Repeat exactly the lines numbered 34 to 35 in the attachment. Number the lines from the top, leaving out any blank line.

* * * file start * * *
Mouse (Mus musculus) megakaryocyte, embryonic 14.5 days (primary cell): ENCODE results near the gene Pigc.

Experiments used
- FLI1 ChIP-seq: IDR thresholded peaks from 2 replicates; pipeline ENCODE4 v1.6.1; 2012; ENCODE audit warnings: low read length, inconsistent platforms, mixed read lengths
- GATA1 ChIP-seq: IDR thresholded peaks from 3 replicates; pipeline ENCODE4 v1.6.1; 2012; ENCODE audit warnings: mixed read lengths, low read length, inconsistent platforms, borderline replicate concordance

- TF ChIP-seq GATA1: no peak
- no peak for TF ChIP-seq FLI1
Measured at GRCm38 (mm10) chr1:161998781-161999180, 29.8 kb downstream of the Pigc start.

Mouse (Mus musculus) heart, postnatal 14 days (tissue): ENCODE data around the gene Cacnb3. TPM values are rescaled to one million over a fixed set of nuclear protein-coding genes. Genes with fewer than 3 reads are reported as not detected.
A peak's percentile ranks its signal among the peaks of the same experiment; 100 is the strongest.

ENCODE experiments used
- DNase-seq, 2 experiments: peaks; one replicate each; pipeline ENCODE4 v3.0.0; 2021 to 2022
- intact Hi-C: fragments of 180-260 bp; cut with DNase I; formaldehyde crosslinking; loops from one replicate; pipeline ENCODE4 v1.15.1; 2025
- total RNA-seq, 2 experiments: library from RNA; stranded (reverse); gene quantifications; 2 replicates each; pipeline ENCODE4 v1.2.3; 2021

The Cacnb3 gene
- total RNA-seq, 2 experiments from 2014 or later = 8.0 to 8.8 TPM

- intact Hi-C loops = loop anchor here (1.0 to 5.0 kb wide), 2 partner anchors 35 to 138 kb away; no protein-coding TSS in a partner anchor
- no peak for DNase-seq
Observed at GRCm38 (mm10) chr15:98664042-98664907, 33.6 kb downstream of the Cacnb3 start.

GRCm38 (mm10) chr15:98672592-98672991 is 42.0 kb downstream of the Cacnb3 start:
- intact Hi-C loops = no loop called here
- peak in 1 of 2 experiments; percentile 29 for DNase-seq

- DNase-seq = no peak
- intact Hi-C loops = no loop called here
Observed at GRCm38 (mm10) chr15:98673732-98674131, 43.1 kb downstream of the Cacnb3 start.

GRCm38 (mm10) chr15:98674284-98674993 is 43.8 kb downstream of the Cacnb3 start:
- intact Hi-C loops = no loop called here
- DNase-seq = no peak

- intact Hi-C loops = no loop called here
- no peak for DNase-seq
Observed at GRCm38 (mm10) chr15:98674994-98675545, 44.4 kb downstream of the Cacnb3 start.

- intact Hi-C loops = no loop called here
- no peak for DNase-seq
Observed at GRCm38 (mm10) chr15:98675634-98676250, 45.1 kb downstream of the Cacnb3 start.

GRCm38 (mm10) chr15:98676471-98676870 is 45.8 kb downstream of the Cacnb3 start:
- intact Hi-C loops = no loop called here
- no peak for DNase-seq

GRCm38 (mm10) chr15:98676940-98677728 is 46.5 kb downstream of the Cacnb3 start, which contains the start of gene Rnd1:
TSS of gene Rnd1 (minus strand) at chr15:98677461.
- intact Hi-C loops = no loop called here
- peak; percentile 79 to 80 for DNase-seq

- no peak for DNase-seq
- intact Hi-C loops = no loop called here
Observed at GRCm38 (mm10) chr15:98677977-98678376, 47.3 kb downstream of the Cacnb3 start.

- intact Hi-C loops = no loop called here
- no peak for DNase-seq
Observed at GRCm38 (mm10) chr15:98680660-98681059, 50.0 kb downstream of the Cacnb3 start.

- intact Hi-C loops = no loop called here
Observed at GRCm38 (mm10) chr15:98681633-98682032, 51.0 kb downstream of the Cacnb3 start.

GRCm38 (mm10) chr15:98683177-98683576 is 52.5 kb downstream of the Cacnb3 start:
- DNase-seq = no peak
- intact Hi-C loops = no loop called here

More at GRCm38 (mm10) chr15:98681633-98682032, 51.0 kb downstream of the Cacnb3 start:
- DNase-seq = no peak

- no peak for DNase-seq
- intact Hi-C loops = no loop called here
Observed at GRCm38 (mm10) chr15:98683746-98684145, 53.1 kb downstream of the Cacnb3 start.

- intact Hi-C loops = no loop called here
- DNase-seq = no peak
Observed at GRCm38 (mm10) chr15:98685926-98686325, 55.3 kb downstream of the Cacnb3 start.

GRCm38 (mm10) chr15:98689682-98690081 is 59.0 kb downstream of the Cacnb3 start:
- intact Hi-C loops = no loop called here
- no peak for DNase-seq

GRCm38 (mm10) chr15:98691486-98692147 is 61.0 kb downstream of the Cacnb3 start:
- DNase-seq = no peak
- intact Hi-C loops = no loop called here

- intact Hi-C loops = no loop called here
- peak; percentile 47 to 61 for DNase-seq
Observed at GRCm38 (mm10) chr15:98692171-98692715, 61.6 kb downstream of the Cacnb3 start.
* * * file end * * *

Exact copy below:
GRCm38 (mm10) chr15:98676471-98676870 is 45.8 kb downstream of the Cacnb3 start:
- intact Hi-C loops = no loop called here